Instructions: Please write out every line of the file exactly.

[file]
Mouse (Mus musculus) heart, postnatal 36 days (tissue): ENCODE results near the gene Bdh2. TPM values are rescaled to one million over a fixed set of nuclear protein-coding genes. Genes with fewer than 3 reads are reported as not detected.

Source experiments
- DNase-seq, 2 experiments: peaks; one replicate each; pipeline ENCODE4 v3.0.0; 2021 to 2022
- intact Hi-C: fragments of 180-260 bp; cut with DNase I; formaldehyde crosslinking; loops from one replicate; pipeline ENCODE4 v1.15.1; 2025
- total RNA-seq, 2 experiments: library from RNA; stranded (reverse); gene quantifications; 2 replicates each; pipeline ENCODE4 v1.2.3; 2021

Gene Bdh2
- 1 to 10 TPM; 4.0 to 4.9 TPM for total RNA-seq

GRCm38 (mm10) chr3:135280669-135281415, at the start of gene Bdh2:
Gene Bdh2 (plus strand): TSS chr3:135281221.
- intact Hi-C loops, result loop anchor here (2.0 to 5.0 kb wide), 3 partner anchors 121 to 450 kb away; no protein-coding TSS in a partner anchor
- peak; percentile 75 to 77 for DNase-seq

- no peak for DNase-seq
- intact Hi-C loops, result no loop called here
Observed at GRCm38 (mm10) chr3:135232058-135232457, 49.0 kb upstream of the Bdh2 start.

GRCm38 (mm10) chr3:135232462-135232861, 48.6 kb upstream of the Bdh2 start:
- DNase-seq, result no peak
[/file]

Mouse (Mus musculus) heart, postnatal 36 days (tissue): ENCODE results near the gene Bdh2. TPM values are rescaled to one million over a fixed set of nuclear protein-coding genes. Genes with fewer than 3 reads are reported as not detected.

Source experiments
- DNase-seq, 2 experiments: peaks; one replicate each; pipeline ENCODE4 v3.0.0; 2021 to 2022
- intact Hi-C: fragments of 180-260 bp; cut with DNase I; formaldehyde crosslinking; loops from one replicate; pipeline ENCODE4 v1.15.1; 2025
- total RNA-seq, 2 experiments: library from RNA; stranded (reverse); gene quantifications; 2 replicates each; pipeline ENCODE4 v1.2.3; 2021

Gene Bdh2
- 1 to 10 TPM; 4.0 to 4.9 TPM for total RNA-seq

GRCm38 (mm10) chr3:135280669-135281415, at the start of gene Bdh2:
Gene Bdh2 (plus strand): TSS chr3:135281221.
- intact Hi-C loops, result loop anchor here (2.0 to 5.0 kb wide), 3 partner anchors 121 to 450 kb away; no protein-coding TSS in a partner anchor
- peak; percentile 75 to 77 for DNase-seq

- no peak for DNase-seq
- intact Hi-C loops, result no loop called here
Observed at GRCm38 (mm10) chr3:135232058-135232457, 49.0 kb upstream of the Bdh2 start.

GRCm38 (mm10) chr3:135232462-135232861, 48.6 kb upstream of the Bdh2 start:
- DNase-seq, result no peak